We live in a representative republic (not a democracy). Theoretically we elect people to represent us in Washington. The people we elect are supposed to represent us. So who do the Democrats in Washington actually represent? The Democrat party used to be known as the party of the working man. They were friends of the unions and of the people who worked for a living. Now, not so much.
On Tuesday, the Association of Mature American Citizens (AMAC) posted an article on their website about Democrats and the working people of America.
The article notes:
Beginning in earnest with Donald Trump’s election in 2016, working class voters in the United States have fled the Democratic Party in droves, quickly eroding a once solid base of support for the party. Amid this seismic shift in the electorate, many elected Democrats and mainstream media pundits have over the past several months desperately tried to prop up this narrative of Democrats as the party of everyday Americans – even as the policies emanating from Washington have grown increasingly opposed to their interests.
Following the 2016 election, many in media circles seemed to believe that Trump’s performance with blue-collar and working class voters in states like Pennsylvania, Michigan, and Ohio must have been a fluke. Though 2018 was an electoral setback for Republicans in the House, 2020 quickly proved a continuation of the trend that began four years before. Analysis from The New York Times in 2020 on “The Two Americas Funding Trump and Biden Campaigns” found, for example, that in “ZIP codes above [the median household of $68,703], Mr. Biden outraised Mr. Trump by $389.1 million. Below that level, Mr. Trump was actually ahead by $53.4 million.” Additionally, the study also found that much of Biden’s “financial edge” came from deep blue states along the coasts – supporting the widespread perception of Democrats as the party of coastal elites. “The donations mirror voting patterns,” Republican pollster Whit Ayres noted at the time.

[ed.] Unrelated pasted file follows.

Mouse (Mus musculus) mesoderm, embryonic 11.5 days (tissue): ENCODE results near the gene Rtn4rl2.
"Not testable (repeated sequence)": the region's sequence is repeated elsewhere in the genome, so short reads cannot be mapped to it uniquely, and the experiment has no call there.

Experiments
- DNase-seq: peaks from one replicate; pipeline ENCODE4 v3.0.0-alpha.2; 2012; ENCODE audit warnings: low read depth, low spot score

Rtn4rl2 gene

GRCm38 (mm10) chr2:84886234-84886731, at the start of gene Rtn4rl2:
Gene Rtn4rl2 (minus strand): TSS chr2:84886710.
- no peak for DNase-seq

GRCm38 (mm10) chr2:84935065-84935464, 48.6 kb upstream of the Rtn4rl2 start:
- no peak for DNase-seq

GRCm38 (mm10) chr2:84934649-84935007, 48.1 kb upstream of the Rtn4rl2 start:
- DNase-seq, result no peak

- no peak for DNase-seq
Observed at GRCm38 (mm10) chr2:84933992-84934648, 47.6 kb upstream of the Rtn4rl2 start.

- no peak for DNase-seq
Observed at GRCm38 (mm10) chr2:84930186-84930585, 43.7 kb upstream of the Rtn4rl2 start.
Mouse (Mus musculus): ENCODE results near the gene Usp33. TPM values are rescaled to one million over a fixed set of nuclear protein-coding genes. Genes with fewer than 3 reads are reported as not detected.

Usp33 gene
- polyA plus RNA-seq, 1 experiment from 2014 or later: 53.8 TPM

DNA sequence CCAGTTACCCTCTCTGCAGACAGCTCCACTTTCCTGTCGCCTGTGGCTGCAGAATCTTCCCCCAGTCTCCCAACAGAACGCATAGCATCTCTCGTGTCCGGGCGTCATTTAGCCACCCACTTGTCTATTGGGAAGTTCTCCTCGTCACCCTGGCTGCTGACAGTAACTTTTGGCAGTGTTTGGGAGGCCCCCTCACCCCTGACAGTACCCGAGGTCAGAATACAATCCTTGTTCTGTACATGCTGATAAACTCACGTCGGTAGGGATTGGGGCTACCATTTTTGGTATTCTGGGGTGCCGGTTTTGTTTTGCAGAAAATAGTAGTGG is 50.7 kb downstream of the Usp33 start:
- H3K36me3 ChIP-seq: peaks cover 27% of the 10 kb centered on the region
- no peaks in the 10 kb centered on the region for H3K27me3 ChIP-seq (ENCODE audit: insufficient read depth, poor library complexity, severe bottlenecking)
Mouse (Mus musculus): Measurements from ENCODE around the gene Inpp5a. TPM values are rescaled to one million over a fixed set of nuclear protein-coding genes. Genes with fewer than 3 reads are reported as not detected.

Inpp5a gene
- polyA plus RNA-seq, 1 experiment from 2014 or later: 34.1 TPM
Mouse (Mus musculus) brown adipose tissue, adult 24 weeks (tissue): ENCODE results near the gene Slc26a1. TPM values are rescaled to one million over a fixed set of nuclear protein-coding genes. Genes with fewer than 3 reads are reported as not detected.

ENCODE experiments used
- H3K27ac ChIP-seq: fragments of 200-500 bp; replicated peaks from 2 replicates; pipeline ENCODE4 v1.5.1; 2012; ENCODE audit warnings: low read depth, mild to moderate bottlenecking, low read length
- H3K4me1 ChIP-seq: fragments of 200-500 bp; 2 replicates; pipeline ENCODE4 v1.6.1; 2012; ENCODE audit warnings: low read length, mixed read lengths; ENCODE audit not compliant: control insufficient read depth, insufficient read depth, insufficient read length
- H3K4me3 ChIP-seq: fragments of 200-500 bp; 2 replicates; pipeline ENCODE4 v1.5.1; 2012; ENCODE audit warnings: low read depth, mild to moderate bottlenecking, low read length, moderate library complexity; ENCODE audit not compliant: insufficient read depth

The reason why this shift is occurring is easy to see – on issue after issue, Democrats’ policies are hopelessly out of step with the experiences of working class voters. On day one of his administration, Biden took actions like canceling the Keystone XL pipeline and ending oil and gas leases on federal lands – policies favored by wealthy liberals, but which started a steady rise in energy prices that hit working class Americans particularly hard. Democrats’ $1.9 trillion “American Rescue Plan,” which was chock-full of woke priorities aimed at appeasing far-left activists, touched off an inflation crisis that has further devastated the financial lives of working class families. Instead of working to curb inflation, Biden and Congressional Democrats passed a bill dubbed the “Inflation Reduction Act” that economists believe will do nothing but increase inflation, and which contains subsidies for electric vehicles and solar panels – more welfare for the wealthy. In just the past two years, every Democrat in Congress has voted for higher energy costs, ending coal, and unleashing an army of IRS agents on low and middle-income Americans.
You can only work against your voting base for so long before they turn on you.
The article concludes:
But this outreach effort has proven to be little more than lip service to the actual needs of working class voters. Far from re-calibrating their policy agenda as working class voters abandon them, Democrats appear poised to double down on their embrace of elite interests and a far-left social agenda, one that is completely at odds with the traditional values of most working class families. For Republicans, this presents a golden opportunity – if they can follow Trump’s lead and continue focusing on the issues that matter most to these voters.
We will see in November if Democrat voters continue to support the political party that consistently works against the legislation that would improve their lives.